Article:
News & Resources
What is CFIUS and why should I care? The Committee on Foreign Investment in the United States, (CFIUS ) is an interagency committee that is
The US Treasury Department’s Office of Foreign Assets Control (“OFAC”) administers and enforces U.S. economic and trade sanctions programs against targeted foreign governments, individuals, groups, and
The Opportunity Zone (OZ) program was enactedas part of the 2017 Tax Cuts and Jobs Act in order to incentivize investment and development in designated low-income communities across the country. Over the next ten years, investors can reinvest in these distressed and underdeveloped properties and land parcels for significant tax breaks on capital gains.
On December 19, the U.S. Treasury Department, Office of Foreign Assets Control (OFAC) announced their intention to remove three Russian entities from their List of Specially Designated and Blocked Persons List (SDN List) within 30 days. The SDN’s that were de-listed are En+ Group plc (“En+), UC Rusal plc (“Rusal”), and JSC EuroSibEnergo (“ESE”).
Negotiations with Canada to redraw the North American Free Trade Agreement (NAFTA) concluded on Friday, August 31 with no agreement in place due to lingering divisions and President Trump’s unwillingness to offer any concessions. However, earlier this week Mexico and the US came to an agreement regarding two provisions that will impact the automobile industry.
Following recommendations from the U.S. Department of Commerce, President Trump announced on March 8, 2018, that the U.S. would impose 25 percent tariffs on all steel imports and 10 percent tariffs on aluminum imports. The only countries exempted from these tariff hikes are Argentina, Australia, Brazil, Canada, EU Member States, Mexico, and South Korea. which are currently working alongside the U.S. to modernize the North American Free Trade Agreement. Countries exporting into the U.S. can negotiate exemptions with the Commerce Department, and as of March 19th, companies that rely on imported steel and aluminum can file exclusion requests to exempt imported products from these tariffs.
The United States Foreign Corrupt Practice Act (FCPA) was passed in 1977 and is now the most widely enforced anti-corruption law. The FCPA contains two main elements: (1) the anti-bribery provision, which prohibits U.S. firms, companies, and individuals from paying bribes to foreign officials for the advancement of a business deal; and (2) the accounting provision, which requires U.S. and foreign public companies to create, implement, and maintain accurate books, records, and internal accounting systems.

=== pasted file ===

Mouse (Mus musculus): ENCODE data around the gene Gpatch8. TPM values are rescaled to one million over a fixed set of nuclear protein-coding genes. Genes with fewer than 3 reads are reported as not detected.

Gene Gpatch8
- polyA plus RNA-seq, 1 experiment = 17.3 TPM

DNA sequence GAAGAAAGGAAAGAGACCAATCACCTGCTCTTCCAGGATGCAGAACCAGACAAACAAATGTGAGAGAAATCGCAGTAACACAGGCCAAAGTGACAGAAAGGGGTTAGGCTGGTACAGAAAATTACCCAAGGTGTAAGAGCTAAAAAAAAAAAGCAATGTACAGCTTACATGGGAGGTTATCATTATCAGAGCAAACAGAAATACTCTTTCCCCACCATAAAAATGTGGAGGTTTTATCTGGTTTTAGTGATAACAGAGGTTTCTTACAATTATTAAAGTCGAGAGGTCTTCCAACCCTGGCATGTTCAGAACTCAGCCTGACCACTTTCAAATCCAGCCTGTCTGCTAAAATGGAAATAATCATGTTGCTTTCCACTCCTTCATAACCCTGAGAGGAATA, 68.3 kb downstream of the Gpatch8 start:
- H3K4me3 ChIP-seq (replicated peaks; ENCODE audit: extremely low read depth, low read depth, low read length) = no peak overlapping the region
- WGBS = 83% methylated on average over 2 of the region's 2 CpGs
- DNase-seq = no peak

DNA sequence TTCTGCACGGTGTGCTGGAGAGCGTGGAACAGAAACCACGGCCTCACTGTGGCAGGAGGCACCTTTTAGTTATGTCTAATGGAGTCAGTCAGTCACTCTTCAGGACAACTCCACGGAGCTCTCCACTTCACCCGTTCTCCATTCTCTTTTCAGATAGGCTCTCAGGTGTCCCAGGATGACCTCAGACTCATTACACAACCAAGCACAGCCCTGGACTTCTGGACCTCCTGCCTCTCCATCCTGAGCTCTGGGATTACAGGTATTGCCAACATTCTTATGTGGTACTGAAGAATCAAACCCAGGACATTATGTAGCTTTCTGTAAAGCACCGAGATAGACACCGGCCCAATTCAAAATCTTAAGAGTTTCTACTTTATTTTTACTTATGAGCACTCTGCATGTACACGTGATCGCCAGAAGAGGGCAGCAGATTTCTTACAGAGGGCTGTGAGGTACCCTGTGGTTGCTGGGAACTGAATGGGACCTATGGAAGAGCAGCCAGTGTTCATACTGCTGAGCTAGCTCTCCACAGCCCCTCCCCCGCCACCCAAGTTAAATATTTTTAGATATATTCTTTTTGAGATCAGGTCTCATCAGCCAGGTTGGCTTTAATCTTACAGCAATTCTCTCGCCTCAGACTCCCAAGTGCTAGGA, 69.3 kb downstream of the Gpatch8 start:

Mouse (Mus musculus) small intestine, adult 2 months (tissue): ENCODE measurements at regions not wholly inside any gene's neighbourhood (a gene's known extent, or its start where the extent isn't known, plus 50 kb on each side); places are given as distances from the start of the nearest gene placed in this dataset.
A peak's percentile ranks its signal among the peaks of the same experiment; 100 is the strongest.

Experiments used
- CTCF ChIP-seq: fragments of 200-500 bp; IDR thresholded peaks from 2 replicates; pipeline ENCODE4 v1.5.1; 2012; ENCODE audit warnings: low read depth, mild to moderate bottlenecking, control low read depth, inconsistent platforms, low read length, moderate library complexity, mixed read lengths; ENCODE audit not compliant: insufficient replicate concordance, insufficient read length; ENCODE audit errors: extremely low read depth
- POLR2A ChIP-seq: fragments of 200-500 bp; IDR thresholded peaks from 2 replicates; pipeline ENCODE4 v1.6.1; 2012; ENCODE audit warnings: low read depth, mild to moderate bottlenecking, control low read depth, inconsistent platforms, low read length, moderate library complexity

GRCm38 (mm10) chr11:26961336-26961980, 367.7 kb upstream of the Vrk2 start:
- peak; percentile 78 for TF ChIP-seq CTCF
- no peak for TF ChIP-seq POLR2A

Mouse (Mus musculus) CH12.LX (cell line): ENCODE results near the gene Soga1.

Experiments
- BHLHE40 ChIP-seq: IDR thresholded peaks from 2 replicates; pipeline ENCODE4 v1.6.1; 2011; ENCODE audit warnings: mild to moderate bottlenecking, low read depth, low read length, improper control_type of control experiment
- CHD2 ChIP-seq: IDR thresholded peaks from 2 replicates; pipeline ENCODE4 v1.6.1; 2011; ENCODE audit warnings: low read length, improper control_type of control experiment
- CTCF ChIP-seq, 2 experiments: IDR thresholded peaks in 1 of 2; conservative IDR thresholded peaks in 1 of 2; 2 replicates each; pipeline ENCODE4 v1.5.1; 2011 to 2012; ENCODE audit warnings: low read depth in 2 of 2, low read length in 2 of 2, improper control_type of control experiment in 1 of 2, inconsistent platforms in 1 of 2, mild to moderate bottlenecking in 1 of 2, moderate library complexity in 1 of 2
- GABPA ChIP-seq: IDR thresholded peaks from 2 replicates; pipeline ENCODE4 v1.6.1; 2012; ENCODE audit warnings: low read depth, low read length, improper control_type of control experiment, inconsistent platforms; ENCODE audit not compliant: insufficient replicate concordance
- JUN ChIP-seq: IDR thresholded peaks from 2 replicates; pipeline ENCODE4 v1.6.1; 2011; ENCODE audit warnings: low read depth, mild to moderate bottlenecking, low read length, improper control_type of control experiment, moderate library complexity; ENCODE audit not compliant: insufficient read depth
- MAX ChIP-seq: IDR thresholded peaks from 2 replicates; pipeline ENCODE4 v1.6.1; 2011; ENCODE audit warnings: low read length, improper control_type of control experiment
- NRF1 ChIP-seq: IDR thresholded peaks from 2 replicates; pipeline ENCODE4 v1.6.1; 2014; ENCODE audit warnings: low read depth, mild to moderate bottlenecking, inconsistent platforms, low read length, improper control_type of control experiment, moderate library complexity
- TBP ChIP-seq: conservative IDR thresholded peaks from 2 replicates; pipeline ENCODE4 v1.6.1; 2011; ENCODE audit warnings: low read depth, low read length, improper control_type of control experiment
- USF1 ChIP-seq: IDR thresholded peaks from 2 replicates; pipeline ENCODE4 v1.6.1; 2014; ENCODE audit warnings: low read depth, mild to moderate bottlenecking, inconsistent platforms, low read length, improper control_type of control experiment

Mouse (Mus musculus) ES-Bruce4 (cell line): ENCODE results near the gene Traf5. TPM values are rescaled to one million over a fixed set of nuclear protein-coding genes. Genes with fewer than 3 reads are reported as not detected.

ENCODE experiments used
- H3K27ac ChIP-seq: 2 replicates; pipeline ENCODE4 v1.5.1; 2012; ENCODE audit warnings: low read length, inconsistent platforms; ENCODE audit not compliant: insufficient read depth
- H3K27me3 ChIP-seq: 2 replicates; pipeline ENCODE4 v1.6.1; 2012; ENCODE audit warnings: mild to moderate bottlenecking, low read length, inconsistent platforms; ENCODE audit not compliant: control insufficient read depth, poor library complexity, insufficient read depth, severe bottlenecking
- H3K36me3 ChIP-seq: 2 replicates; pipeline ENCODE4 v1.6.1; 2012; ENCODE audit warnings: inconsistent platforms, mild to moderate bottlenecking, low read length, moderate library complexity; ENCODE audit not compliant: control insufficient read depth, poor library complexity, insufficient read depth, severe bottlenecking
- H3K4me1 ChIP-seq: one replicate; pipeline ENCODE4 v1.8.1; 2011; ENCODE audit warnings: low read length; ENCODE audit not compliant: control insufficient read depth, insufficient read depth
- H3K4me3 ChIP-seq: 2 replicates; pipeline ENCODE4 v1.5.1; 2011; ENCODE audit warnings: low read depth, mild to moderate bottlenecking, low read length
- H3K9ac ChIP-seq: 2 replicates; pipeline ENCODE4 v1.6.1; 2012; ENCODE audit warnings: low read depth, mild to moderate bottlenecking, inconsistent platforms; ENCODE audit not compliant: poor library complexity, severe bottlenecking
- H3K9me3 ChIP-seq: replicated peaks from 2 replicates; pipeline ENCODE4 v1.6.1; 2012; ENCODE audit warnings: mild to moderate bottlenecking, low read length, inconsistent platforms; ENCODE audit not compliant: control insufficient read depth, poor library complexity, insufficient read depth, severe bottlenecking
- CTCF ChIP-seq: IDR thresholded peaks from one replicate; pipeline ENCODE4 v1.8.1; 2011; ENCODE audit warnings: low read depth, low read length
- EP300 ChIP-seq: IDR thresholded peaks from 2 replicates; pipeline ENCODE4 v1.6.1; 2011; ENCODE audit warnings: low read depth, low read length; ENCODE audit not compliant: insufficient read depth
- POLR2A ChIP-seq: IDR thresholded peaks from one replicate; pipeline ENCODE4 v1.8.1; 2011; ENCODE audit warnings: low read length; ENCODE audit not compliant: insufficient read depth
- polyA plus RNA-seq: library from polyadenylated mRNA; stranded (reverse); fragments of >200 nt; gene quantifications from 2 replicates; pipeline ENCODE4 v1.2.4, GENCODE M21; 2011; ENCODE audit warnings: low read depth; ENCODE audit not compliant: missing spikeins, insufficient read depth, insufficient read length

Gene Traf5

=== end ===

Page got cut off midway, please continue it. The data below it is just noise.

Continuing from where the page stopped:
The renegotiations of the North American Free Trade Agreement (NAFTA) began with a rocky start when President Trump threatened to withdraw from the Agreement unless it was renegotiated on terms more favorable to the United States. The renegotiations began on August 16, 2017, and have proceeded at an unexpectedly slow pace, due in large part to the steel and aluminum tariffs that have overshadowed NAFTA-specific trade issues.
To Sanction or Not to Sanction–That Is the Question: How Can Congressional Action Affect Your Business
On April 6, 2018, the Trump Administration imposed additional sanctions on seven Russian oligarchs and twelve companies they own and/or control. The Administration also imposed sanctions on senior Russian government officials and a state-owned Russian weapons trading company and a Russian bank, a subsidiary of the weapons company. The sanctions are a response to the alleged Russian interference in the 2016 presidential election and target public officials and some of Russia’s most influential businesspeople. These actions are pursuant to the Countering America’s Adversaries Through Sanctions Act of 2017 (CAATSA), a bipartisan law enacted last August, which reinforces existing sanctions, limits the President’s ability to lift or waive certain sanctions, and authorizes the Administration to continue to impose sanctions.
On January 22, 2018, the Trump Administration imposed 30 percent tariffs on foreign-made solar cells and modules. The decision follows a unanimous decision by the U.S. International Trade Commission (USITC) recommending trade remedies, including tariff-rate quotas and ad valorem tariffs of up to 35% on solar goods.
The Trump Administration’s solar tariffs were implemented in response to a Section 201 petition filed jointly by Suniva, a Chinese-owned, U.S.-based solar company, and SolarWorld Americas, Inc., an American subsidiary of a German